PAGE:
Fat embolus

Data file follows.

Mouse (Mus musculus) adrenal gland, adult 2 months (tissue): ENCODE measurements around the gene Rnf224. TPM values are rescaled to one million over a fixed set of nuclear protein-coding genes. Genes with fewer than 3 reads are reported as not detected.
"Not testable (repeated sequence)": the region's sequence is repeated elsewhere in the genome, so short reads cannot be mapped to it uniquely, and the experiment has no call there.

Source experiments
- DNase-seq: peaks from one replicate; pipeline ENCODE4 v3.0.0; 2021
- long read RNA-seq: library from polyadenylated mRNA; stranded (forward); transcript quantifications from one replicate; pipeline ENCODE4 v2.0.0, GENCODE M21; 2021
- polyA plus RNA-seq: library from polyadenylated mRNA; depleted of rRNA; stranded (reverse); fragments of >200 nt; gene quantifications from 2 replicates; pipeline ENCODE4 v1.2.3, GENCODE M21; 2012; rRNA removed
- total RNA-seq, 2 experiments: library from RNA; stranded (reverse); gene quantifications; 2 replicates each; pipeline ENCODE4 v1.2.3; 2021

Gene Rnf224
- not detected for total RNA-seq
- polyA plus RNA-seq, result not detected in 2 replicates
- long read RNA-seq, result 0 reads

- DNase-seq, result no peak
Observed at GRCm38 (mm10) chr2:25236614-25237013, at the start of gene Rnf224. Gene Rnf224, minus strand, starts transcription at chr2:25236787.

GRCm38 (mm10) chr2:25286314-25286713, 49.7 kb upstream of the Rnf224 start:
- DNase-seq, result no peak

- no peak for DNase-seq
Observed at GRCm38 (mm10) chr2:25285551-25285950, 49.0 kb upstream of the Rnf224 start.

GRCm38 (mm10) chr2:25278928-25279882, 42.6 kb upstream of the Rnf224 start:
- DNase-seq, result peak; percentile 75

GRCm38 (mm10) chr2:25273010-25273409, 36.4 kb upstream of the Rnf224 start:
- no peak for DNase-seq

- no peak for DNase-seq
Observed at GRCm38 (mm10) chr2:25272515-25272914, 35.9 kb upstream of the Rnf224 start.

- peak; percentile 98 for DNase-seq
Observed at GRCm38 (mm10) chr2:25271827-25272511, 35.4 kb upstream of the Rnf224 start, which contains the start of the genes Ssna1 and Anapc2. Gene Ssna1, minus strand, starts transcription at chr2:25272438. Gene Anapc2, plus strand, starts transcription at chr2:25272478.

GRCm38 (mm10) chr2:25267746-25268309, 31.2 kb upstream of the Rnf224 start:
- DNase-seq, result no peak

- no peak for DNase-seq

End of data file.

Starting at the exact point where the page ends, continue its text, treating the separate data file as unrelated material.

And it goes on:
Fat embolus commonly occurs following fractures of the pelvis and long bones, and may occasionally occur during manipulation of fractures or following elective orthopedic surgery. It manifests 2 or 3 days after injury, with a general deterioration in the patient's condition. Pulmonary manifestations are the most common and constitute the major threat to life. Signs and symptoms include dyspnea, cyanosis, and frothy sputum containing fat globules. Chest radiographs show mottling of the lung fields, and blood gas analysis shows low arterial partial pressure of oxygen due to ventilation-perfusion mismatch.

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